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U.S. paves way for sanctions over Ukraine, Europe threatens to do same

By Elise Labott and Michelle Kosinski, CNN
March 7, 2014 -- Updated 1701 GMT (0101 HKT)
STORY HIGHLIGHTS
  • President Obama signed an executive order allowing sanctions
  • The sanctions would be aimed at Russians and Ukrainians threatening Ukraine
  • Visa bans are already in effect for some Russian and Ukrainian officials
  • NEW: Europe to suspend talks with Russia on visas, threatens other economic steps

(CNN) -- The United States on Thursday expanded a visa ban and set the groundwork for sanctions against Russians and others over the crisis in Ukraine, while Europe also threatened similar action if the matter cannot be resolved diplomatically.

The dual action intensified the western response around Russia's military intervention in the Crimean peninsula last week triggered by political upheaval in Kiev.

The United States has led the charge on sanctions with Europe seen as a more reluctant partner, at least initially. Russia is the European Union's third-largest trading partner after the United States and China. Germany relies heavily on Russian energy.

Visa bans, which were expanded by the State Department, were already in place for some Russian and Ukrainian officials.

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President Barack Obama also signed an executive order allowing the U.S. government to impose a host of sanctions on both individuals and entities deemed to be violating Ukraine's sovereignty and territorial integrity.

If Russia continues "this violation of international law" in Ukraine, "the resolve of the United States and our allies and the international community will remain firm," Obama said in remarks at the White House.

His executive order provides the legal basis for sanctions against specific people and entities, though the United States would do so "based on the situation on the ground" in Ukraine, a senior administration official told CNN.

It targets those responsible for or complicit in actions that "undermine democratic processes and institutions in Ukraine," the executive order states.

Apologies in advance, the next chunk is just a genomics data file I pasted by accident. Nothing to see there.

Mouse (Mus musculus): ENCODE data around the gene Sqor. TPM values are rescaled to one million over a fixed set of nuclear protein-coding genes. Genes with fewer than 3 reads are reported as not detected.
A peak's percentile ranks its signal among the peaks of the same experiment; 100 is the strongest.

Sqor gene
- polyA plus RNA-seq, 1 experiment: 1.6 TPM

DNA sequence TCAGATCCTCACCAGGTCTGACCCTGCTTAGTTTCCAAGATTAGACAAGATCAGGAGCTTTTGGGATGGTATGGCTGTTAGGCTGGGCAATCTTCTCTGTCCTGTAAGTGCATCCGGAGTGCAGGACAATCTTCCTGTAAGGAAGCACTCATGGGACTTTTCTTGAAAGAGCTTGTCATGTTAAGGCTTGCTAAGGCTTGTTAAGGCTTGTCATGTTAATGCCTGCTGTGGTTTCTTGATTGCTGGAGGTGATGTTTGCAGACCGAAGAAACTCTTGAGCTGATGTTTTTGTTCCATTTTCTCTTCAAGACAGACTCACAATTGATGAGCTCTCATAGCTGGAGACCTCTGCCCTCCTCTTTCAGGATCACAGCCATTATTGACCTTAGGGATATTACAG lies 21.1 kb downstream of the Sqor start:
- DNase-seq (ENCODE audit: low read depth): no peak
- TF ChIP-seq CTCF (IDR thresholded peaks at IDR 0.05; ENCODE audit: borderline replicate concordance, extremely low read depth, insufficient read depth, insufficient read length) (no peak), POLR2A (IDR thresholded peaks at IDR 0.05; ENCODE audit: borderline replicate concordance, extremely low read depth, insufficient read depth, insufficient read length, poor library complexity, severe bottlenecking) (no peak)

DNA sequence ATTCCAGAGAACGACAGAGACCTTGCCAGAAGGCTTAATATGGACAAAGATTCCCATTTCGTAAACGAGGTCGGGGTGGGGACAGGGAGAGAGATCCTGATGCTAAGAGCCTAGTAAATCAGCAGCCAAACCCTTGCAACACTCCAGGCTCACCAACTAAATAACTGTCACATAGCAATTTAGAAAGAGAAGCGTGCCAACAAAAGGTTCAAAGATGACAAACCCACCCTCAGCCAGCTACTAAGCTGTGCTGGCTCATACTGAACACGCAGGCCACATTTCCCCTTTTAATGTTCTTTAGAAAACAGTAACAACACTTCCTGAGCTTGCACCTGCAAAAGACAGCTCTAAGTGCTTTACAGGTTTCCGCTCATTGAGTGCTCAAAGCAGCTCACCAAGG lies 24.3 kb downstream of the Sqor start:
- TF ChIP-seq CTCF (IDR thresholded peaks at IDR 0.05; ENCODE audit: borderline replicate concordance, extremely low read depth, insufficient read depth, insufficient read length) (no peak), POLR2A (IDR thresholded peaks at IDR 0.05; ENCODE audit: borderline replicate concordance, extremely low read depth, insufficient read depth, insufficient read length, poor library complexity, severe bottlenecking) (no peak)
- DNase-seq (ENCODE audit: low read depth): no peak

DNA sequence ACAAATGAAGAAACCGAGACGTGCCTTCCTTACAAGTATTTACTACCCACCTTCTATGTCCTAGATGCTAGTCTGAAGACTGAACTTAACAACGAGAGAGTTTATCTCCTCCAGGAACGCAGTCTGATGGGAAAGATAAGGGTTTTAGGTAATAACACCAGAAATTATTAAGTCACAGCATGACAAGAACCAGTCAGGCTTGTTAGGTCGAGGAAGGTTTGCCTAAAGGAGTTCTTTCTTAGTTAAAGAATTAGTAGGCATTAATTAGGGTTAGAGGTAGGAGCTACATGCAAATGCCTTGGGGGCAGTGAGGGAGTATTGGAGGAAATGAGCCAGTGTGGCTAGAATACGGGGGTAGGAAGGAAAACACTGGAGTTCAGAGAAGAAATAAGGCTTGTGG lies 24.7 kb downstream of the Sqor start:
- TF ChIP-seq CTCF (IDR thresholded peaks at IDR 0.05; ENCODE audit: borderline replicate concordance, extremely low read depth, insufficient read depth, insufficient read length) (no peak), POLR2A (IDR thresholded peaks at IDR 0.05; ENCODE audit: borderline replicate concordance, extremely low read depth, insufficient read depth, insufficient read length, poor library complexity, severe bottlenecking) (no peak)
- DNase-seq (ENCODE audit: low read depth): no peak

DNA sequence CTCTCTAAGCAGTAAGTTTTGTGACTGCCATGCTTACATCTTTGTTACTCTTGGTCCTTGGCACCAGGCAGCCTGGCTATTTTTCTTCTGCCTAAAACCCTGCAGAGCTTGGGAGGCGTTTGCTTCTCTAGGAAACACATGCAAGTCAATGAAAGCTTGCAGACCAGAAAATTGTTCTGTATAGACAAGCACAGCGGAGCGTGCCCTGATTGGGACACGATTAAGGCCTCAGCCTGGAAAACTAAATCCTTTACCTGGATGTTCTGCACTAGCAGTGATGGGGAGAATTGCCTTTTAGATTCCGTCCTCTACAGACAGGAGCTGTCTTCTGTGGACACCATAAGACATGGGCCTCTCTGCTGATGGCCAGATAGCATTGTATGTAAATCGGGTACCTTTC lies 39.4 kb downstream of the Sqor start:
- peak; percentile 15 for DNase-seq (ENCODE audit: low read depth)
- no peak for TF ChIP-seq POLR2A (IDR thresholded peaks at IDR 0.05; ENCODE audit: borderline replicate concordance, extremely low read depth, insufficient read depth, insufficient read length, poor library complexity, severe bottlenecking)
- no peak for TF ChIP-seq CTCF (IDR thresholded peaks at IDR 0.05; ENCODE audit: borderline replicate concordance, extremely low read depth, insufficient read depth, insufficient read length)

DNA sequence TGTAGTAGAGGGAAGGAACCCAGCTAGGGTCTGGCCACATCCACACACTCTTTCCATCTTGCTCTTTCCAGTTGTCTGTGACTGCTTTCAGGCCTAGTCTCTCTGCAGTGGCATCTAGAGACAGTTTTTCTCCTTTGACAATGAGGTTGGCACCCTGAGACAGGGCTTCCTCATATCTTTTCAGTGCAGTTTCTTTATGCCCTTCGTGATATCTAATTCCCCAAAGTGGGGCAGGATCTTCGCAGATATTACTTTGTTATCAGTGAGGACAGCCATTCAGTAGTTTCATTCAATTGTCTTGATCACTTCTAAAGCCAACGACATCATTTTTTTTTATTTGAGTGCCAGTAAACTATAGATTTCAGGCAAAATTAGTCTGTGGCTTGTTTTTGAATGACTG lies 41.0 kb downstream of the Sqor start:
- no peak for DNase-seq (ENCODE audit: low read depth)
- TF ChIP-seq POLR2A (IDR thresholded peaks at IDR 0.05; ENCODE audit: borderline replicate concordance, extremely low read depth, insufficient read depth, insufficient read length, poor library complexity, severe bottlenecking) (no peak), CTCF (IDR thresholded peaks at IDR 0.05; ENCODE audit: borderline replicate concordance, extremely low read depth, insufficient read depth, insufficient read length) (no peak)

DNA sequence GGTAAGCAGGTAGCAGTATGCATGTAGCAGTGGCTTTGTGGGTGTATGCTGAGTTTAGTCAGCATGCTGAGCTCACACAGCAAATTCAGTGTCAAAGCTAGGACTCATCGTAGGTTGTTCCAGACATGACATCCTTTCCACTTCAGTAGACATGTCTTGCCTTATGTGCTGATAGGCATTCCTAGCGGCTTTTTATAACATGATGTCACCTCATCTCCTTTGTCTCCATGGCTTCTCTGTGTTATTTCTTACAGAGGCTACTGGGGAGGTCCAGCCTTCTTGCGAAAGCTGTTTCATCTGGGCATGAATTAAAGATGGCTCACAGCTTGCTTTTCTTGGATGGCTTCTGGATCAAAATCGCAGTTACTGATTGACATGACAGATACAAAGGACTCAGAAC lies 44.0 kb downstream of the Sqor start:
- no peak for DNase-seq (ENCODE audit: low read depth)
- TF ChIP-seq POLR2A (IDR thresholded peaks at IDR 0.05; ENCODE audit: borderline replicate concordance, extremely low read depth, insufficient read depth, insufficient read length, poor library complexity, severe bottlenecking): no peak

No names were revealed, but Russian President Vladimir Putin was not on the list, officials said.

Any sanctions would range from freezing assets and blocking property under U.S. jurisdiction to preventing American companies from doing business with any person or entity listed.

The Obama administration had previously put trade and investment pact talks with Russia on hold.

Separately, Europe also threatened sanctions if the crisis cannot be resolved diplomatically through talks between Moscow and Kiev.

The European Council, an arm of the European Union, said it would suspend bilateral talks with Russia on visa matters, and also threatened travel bans, asset freezes and cancellation of the EU-Russia summit if there is no timely diplomatic progress.

It also threatened "severe and far-reaching" economic consequences if Russia further destabilizes the situation.

Also in Washington, a congressional committee was set to vote later in the day on a resolution condemning Russia's actions and urging the United States to pursue a broad range of economic and other sanctions.

Military ties, G8

U.S. action also extends militarily to boost support for allies in the region.

The Pentagon added six fighter jets to the four currently on a NATO mission in the Baltics and the guided-missile destroyer USS Truxtun is about to take part in a previously scheduled exercise in the Black Sea.

In addition, the Pentagon has suspended military exercises with Russia, and the Obama administration has suspended preparations for the upcoming G8 summit of industrialized nations in the Black Sea resort of Sochi, the site of the just-completed Winter Olympics.

Russian lawmakers are drafting a law that would allow the nation to confiscate assets belonging to U.S. and European companies if sanctions are slapped on Moscow, Russian state media reported.

READ: U.S. intelligence under fire over Ukraine

READ: Five possible ways to end the Ukraine crisis

Labott reported from Rome and Kosinski from New York; CNN Money's Mark Thompson and Pierre Meilhan contributed to this report.

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